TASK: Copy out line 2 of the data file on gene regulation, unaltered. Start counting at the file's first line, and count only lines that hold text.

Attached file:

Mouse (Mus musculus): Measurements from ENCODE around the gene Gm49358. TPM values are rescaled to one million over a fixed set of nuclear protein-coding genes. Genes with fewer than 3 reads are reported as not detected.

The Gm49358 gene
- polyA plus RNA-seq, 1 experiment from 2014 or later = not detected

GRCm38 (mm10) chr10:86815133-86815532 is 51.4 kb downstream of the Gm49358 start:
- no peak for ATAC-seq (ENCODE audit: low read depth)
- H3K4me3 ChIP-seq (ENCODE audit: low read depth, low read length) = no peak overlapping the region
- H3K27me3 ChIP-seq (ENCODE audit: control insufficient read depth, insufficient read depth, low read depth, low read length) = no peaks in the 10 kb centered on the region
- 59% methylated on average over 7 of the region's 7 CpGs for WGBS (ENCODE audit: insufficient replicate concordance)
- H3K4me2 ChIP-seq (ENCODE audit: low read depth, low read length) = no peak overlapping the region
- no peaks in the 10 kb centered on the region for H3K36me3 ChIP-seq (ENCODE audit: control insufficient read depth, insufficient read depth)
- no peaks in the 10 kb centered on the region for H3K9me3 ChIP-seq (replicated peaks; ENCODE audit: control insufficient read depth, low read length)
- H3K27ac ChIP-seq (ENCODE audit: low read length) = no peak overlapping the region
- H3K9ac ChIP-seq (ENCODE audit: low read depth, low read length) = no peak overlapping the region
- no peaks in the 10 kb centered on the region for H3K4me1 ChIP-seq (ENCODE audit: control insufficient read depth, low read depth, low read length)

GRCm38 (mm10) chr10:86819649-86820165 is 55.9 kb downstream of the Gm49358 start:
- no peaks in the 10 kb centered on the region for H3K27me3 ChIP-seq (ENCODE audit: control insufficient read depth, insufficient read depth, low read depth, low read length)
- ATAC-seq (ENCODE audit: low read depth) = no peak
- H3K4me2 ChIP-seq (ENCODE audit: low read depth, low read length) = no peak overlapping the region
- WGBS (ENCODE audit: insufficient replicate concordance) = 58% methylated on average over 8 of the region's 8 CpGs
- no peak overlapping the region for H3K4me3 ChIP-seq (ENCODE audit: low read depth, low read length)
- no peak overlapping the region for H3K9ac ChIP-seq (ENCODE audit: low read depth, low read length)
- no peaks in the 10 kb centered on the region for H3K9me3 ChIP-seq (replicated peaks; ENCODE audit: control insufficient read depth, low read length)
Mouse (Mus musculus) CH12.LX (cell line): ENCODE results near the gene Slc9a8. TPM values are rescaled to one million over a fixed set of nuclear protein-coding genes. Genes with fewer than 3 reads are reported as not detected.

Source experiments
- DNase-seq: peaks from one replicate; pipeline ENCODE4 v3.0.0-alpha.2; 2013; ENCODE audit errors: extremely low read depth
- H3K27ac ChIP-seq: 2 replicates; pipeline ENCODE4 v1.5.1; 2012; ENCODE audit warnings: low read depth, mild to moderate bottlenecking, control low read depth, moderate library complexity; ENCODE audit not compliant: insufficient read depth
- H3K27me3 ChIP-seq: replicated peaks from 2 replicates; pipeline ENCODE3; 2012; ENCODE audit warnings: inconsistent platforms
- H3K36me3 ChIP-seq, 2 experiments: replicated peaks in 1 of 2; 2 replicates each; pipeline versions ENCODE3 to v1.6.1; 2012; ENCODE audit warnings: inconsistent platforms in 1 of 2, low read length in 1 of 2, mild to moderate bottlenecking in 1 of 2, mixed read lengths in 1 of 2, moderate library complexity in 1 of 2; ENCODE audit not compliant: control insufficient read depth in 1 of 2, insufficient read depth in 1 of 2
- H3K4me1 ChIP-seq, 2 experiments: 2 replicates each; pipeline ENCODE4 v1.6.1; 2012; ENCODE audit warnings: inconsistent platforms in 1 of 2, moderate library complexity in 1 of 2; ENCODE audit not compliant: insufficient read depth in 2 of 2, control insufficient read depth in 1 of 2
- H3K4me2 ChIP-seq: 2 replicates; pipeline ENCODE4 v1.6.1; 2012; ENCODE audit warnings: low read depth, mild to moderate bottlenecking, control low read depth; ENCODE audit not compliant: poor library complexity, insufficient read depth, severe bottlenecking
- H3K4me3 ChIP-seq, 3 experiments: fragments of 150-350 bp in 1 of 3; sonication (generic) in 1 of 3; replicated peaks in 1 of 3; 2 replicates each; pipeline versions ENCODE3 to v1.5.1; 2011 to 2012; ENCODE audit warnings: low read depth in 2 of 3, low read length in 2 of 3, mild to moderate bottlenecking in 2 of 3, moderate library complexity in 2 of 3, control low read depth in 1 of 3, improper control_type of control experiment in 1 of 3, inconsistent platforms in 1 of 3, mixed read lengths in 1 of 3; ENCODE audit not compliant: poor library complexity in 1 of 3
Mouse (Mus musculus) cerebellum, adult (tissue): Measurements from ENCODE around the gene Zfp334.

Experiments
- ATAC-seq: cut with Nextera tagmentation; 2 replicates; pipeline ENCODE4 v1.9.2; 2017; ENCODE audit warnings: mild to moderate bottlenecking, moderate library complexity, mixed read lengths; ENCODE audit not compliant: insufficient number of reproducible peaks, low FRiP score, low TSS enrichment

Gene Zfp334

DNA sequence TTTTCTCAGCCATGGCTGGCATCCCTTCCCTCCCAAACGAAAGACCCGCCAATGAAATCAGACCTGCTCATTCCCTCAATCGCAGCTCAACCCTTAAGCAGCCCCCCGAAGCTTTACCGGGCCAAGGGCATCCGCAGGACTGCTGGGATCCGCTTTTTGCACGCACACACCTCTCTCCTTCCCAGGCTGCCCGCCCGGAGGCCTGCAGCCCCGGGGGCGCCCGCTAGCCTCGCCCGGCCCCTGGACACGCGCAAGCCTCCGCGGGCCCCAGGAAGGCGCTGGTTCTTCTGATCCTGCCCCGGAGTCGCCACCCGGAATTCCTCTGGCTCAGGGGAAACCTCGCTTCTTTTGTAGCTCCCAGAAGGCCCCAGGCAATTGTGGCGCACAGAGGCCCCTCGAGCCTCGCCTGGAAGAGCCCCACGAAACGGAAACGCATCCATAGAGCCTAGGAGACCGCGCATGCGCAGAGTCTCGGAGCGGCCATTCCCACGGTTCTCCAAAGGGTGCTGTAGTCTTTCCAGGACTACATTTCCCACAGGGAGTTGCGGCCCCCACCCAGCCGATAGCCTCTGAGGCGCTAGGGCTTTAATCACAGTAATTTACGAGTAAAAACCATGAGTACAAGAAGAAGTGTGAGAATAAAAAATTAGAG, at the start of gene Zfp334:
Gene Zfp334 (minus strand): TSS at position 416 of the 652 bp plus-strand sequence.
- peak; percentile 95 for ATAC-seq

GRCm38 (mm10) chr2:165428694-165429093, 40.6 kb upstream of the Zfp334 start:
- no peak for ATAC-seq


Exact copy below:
The Gm49358 gene